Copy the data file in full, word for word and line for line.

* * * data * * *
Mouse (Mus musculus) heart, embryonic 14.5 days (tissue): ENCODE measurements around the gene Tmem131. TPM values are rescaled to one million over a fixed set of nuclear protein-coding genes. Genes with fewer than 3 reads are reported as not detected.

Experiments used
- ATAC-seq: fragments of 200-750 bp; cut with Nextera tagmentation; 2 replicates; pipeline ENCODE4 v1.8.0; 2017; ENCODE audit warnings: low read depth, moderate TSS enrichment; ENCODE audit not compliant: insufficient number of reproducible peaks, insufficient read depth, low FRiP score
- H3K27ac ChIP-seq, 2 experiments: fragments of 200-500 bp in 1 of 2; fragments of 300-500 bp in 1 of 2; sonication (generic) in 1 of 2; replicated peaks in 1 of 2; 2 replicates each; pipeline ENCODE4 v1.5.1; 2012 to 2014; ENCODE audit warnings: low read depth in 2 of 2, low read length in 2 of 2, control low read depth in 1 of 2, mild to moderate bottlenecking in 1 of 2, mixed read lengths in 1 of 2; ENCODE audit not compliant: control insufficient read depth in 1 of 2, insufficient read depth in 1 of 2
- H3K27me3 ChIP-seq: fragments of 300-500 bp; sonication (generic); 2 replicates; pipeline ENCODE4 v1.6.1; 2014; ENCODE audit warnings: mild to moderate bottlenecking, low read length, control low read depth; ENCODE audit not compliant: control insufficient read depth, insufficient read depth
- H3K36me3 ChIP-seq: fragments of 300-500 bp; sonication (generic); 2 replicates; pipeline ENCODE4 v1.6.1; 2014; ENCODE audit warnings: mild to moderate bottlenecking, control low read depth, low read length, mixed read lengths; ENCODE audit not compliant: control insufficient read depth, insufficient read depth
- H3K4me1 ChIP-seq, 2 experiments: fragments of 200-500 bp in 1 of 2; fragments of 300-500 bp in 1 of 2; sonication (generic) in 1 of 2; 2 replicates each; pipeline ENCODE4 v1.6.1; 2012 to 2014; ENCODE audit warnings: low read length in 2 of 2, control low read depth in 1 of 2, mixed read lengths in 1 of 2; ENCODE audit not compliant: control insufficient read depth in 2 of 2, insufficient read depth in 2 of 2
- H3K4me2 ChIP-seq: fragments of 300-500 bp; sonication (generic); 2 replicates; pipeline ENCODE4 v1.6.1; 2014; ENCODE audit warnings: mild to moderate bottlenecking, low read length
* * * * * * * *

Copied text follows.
Mouse (Mus musculus) heart, embryonic 14.5 days (tissue): ENCODE measurements around the gene Tmem131. TPM values are rescaled to one million over a fixed set of nuclear protein-coding genes. Genes with fewer than 3 reads are reported as not detected.

Experiments used
- ATAC-seq: fragments of 200-750 bp; cut with Nextera tagmentation; 2 replicates; pipeline ENCODE4 v1.8.0; 2017; ENCODE audit warnings: low read depth, moderate TSS enrichment; ENCODE audit not compliant: insufficient number of reproducible peaks, insufficient read depth, low FRiP score
- H3K27ac ChIP-seq, 2 experiments: fragments of 200-500 bp in 1 of 2; fragments of 300-500 bp in 1 of 2; sonication (generic) in 1 of 2; replicated peaks in 1 of 2; 2 replicates each; pipeline ENCODE4 v1.5.1; 2012 to 2014; ENCODE audit warnings: low read depth in 2 of 2, low read length in 2 of 2, control low read depth in 1 of 2, mild to moderate bottlenecking in 1 of 2, mixed read lengths in 1 of 2; ENCODE audit not compliant: control insufficient read depth in 1 of 2, insufficient read depth in 1 of 2
- H3K27me3 ChIP-seq: fragments of 300-500 bp; sonication (generic); 2 replicates; pipeline ENCODE4 v1.6.1; 2014; ENCODE audit warnings: mild to moderate bottlenecking, low read length, control low read depth; ENCODE audit not compliant: control insufficient read depth, insufficient read depth
- H3K36me3 ChIP-seq: fragments of 300-500 bp; sonication (generic); 2 replicates; pipeline ENCODE4 v1.6.1; 2014; ENCODE audit warnings: mild to moderate bottlenecking, control low read depth, low read length, mixed read lengths; ENCODE audit not compliant: control insufficient read depth, insufficient read depth
- H3K4me1 ChIP-seq, 2 experiments: fragments of 200-500 bp in 1 of 2; fragments of 300-500 bp in 1 of 2; sonication (generic) in 1 of 2; 2 replicates each; pipeline ENCODE4 v1.6.1; 2012 to 2014; ENCODE audit warnings: low read length in 2 of 2, control low read depth in 1 of 2, mixed read lengths in 1 of 2; ENCODE audit not compliant: control insufficient read depth in 2 of 2, insufficient read depth in 2 of 2
- H3K4me2 ChIP-seq: fragments of 300-500 bp; sonication (generic); 2 replicates; pipeline ENCODE4 v1.6.1; 2014; ENCODE audit warnings: mild to moderate bottlenecking, low read length